Last Hurrah for Chivalry” can also be completely packed to the brim with fights. Barely 5 minutes passes throughout its 107 minute operating time earlier than somebody kicks off! In “Hand of Death”, the younger Sammo truly provides a very mature appearing efficiency as an conceited courtroom official. Though it’s little greater than a visitor starring position, a really young-looking Jackie Chan additionally delivers a superb appearing efficiency and is definitely much much less melodramatic than you may anticipate him to be in one of his very early roles. In terms of battle choreography and cinematography by John Woo, “Last Hurrah for Chivalry” is an enormous step forward from “Hand of Death”, and you may see the genesis of the auteur that John Woo would develop into.

Both films are beautiful to take a look at with the 2K restorations wanting and sounding as sharp as ever. The colors of the interval costumes, sets and places are bold and shiny, as are the sounds of clashing swords and rousing musical scores. Extras embrace brand new and insightful audio commentaries on each “Last Hurrah for Chivalry” and “Hand of Death” by martial arts cinema authority Mike Leeder, as well as a couple of fascinating archival interviews with director John Woo.

Should you like old-school wuxia action these are two of probably the most stylishly made examples of the genre. Additionally they serve as an interesting insight into the pre-action legend careers of two of Hong Kong’s most influential filmmakers; John Woo and Jackie Chan.

This is yet one more important purchase for each kung fu fan’s collection from Eureka’s ever-expanding library.

Trivia

  • Director John Woo together with Jackie Chan’s fellow members of the “Seven Little Fortunes”, Yuen Biao and Yuen Wah, all have cameos in “Hand of Death”.
  • Wai Pak who plays “Chang San” and Lau Kong who performs “Kao Pang” in “Last Hurrah for Chivalry” had temporary cameo roles in director John Woo’s acclaimed action movie “Hard Boiled”.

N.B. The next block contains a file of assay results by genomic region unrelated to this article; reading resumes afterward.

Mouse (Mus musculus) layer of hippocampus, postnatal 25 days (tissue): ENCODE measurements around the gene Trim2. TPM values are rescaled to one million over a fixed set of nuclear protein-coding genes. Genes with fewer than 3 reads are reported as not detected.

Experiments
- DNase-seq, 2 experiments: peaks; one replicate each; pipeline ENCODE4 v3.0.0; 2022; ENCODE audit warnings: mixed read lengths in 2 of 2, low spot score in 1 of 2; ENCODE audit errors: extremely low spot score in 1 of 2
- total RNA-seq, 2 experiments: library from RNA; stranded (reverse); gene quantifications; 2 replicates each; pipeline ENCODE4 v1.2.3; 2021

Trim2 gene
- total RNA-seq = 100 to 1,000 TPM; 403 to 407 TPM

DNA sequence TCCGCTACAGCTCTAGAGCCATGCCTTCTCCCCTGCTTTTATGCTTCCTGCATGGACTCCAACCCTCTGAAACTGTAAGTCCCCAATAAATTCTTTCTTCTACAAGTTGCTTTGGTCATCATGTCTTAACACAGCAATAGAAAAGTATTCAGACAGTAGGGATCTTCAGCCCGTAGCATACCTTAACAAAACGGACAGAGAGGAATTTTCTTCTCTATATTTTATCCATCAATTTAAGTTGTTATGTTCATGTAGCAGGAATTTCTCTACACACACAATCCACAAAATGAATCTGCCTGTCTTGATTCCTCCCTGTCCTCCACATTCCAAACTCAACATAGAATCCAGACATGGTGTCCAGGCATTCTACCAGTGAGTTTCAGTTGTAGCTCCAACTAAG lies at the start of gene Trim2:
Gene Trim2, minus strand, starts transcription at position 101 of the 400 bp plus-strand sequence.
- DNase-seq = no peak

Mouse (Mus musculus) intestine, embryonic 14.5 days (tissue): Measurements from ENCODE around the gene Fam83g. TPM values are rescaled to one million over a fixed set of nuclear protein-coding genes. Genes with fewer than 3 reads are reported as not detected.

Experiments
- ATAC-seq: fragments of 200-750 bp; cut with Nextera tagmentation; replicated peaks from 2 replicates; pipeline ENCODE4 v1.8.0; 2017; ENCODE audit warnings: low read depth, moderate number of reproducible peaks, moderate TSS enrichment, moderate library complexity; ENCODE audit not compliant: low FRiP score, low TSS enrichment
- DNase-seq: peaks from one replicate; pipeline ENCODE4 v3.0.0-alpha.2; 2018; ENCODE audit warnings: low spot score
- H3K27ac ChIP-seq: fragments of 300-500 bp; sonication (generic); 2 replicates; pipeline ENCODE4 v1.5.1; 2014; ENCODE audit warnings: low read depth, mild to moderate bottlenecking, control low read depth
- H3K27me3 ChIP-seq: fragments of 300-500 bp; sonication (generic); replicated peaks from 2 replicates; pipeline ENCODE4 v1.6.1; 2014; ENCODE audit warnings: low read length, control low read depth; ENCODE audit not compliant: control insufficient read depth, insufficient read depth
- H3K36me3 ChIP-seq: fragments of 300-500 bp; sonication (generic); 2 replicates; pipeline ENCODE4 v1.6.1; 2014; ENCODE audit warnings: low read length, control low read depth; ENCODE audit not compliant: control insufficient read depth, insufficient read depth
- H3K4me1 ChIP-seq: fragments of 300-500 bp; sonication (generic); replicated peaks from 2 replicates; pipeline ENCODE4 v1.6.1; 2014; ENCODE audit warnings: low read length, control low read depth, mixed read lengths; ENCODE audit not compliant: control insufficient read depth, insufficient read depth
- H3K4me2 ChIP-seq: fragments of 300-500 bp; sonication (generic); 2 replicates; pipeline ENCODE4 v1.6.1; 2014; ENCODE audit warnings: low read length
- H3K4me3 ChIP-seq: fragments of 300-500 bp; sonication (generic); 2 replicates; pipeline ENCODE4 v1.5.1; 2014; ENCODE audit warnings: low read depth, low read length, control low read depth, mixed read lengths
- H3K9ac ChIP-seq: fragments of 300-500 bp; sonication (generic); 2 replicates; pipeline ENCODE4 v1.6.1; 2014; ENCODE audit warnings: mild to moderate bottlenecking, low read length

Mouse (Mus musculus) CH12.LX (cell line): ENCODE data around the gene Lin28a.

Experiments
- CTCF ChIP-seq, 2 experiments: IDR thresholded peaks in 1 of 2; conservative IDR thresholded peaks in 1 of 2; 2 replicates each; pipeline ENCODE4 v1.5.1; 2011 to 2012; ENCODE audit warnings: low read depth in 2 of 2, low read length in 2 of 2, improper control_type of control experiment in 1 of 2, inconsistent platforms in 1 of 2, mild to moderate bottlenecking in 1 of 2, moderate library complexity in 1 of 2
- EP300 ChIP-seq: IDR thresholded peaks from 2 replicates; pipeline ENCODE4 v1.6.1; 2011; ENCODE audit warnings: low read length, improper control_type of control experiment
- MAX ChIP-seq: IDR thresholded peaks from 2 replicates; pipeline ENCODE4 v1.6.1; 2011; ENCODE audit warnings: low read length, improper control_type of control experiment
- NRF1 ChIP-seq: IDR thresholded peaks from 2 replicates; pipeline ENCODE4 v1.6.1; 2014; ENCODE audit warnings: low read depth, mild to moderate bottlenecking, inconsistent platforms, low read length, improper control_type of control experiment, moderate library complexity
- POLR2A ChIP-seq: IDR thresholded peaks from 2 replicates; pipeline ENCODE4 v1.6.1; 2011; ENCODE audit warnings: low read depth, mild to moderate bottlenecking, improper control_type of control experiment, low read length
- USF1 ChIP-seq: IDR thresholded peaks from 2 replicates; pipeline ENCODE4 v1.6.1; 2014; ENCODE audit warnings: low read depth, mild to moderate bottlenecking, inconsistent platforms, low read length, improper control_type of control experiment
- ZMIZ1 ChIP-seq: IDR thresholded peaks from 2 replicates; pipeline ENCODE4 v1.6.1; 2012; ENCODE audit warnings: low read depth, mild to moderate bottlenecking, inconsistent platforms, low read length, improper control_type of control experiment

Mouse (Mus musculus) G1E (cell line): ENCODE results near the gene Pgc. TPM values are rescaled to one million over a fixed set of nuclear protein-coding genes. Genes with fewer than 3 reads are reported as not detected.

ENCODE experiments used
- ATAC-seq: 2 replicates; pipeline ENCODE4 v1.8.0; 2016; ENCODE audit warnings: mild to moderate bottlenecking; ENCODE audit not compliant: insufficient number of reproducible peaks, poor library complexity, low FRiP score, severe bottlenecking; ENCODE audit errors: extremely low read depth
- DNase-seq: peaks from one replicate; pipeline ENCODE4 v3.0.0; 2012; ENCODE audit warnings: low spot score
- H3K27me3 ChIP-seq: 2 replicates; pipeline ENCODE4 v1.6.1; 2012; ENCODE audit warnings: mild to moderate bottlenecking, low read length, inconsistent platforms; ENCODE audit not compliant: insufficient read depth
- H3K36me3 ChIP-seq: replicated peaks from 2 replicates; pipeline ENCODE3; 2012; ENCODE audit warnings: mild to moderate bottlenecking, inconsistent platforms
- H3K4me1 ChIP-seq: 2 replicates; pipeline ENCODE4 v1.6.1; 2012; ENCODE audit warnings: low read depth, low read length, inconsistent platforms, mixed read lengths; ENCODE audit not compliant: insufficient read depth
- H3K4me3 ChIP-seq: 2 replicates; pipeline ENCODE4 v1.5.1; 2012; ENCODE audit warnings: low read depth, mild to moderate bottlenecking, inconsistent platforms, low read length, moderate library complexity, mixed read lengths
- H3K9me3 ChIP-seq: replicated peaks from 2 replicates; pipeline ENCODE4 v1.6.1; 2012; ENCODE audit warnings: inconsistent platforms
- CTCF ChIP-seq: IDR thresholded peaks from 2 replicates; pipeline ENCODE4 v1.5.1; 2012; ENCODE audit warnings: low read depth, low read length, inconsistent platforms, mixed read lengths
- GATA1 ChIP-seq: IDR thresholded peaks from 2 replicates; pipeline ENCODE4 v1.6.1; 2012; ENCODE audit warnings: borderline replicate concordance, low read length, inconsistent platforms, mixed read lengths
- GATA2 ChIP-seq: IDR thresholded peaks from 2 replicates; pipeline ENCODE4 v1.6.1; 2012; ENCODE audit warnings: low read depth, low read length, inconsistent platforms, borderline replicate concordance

• In accordance with his guide “I Am Jackie Chan”, Chan was knocked unconscious when he performed one of the stunts in “Hand of Death”.
  • “Hand of Death” being an early movie in all their careers, Jackie Chan is credited as Chen Yuan-Lung, Sammo Hung as Hung Chin-Pao and author and director John Woo as Wu Yu Sheng.

Favourite Quotes

  • “If your heart is consumed by vengeance, your wounds will only worsen.”
  • “If I had a blade in my hand, you would have to accept one’s fate.” – Cheung San
  • “To be strongly governed by your emotions is a fatal weakness.”
  • “In this world, true friends do exist.”
  • “Men who beg are not heroes. They’re cowards.” – Yun Fei

Film Score: 8/10

Last Hurrah for Chivalry / Hand of Demise: Two Films by John Woo is out on Blu-ray from 24th June 2019 courtesy of Eureka Classics, and in addition by way of Amazon! STAY TUNED TO KUNG FU KINGDOM THIS WEEK FOR YOUR CHANCE TO WIN YOUR COPY COURTESY OF EUREKA ENTERTAINMENT!

Have you loved these newly restored classics? Which different old-school wuxia movies or John Woo thrillers would you wish to see receive the same remedy? Are you excited concerning the soon Blu-ray releases of “Magnificent Butcher”, “Eastern Condors” and “Iron Fisted Monk”? Let us know within the comments under; Like, share and be a part of within the conversation on Facebook and comply with us on Twitter & Instagram. Meantime, sustain your warrior chivalry by getting into the FUniverse, take a look at these Prime 10’s, get your official KFK merch and subscribe for extra videos on YouTube!